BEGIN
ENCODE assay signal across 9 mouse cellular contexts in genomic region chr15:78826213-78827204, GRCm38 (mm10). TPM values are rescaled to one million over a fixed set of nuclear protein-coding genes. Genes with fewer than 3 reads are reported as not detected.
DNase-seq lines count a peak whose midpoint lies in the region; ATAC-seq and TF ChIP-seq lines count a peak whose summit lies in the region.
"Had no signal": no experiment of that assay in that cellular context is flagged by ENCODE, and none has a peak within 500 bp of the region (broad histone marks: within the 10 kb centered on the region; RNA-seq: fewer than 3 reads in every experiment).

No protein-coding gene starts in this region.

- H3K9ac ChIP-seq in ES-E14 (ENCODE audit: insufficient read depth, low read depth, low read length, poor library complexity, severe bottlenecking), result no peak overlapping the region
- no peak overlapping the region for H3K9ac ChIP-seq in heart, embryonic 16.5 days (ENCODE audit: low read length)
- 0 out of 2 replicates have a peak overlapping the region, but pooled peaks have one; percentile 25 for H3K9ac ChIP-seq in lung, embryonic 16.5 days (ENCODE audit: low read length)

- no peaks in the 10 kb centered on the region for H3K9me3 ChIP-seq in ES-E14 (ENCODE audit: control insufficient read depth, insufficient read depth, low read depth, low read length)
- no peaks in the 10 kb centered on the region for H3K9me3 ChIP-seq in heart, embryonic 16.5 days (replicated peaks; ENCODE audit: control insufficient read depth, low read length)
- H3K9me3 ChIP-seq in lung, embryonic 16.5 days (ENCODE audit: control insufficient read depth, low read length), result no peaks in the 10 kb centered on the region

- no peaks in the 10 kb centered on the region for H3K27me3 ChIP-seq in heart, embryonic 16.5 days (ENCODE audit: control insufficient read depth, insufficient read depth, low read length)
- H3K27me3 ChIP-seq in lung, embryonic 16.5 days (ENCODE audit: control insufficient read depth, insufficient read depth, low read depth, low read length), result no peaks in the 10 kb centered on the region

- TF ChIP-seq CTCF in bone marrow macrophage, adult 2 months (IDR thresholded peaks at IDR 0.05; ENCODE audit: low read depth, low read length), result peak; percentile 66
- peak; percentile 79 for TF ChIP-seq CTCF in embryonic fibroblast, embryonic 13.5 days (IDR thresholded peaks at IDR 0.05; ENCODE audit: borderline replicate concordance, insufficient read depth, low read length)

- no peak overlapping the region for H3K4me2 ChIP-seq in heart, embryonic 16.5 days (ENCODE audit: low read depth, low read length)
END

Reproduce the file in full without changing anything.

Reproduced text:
ENCODE assay signal across 9 mouse cellular contexts in genomic region chr15:78826213-78827204, GRCm38 (mm10). TPM values are rescaled to one million over a fixed set of nuclear protein-coding genes. Genes with fewer than 3 reads are reported as not detected.
DNase-seq lines count a peak whose midpoint lies in the region; ATAC-seq and TF ChIP-seq lines count a peak whose summit lies in the region.
"Had no signal": no experiment of that assay in that cellular context is flagged by ENCODE, and none has a peak within 500 bp of the region (broad histone marks: within the 10 kb centered on the region; RNA-seq: fewer than 3 reads in every experiment).

No protein-coding gene starts in this region.

- H3K9ac ChIP-seq in ES-E14 (ENCODE audit: insufficient read depth, low read depth, low read length, poor library complexity, severe bottlenecking), result no peak overlapping the region
- no peak overlapping the region for H3K9ac ChIP-seq in heart, embryonic 16.5 days (ENCODE audit: low read length)
- 0 out of 2 replicates have a peak overlapping the region, but pooled peaks have one; percentile 25 for H3K9ac ChIP-seq in lung, embryonic 16.5 days (ENCODE audit: low read length)

- no peaks in the 10 kb centered on the region for H3K9me3 ChIP-seq in ES-E14 (ENCODE audit: control insufficient read depth, insufficient read depth, low read depth, low read length)
- no peaks in the 10 kb centered on the region for H3K9me3 ChIP-seq in heart, embryonic 16.5 days (replicated peaks; ENCODE audit: control insufficient read depth, low read length)
- H3K9me3 ChIP-seq in lung, embryonic 16.5 days (ENCODE audit: control insufficient read depth, low read length), result no peaks in the 10 kb centered on the region

- no peaks in the 10 kb centered on the region for H3K27me3 ChIP-seq in heart, embryonic 16.5 days (ENCODE audit: control insufficient read depth, insufficient read depth, low read length)
- H3K27me3 ChIP-seq in lung, embryonic 16.5 days (ENCODE audit: control insufficient read depth, insufficient read depth, low read depth, low read length), result no peaks in the 10 kb centered on the region

- TF ChIP-seq CTCF in bone marrow macrophage, adult 2 months (IDR thresholded peaks at IDR 0.05; ENCODE audit: low read depth, low read length), result peak; percentile 66
- peak; percentile 79 for TF ChIP-seq CTCF in embryonic fibroblast, embryonic 13.5 days (IDR thresholded peaks at IDR 0.05; ENCODE audit: borderline replicate concordance, insufficient read depth, low read length)

- no peak overlapping the region for H3K4me2 ChIP-seq in heart, embryonic 16.5 days (ENCODE audit: low read depth, low read length)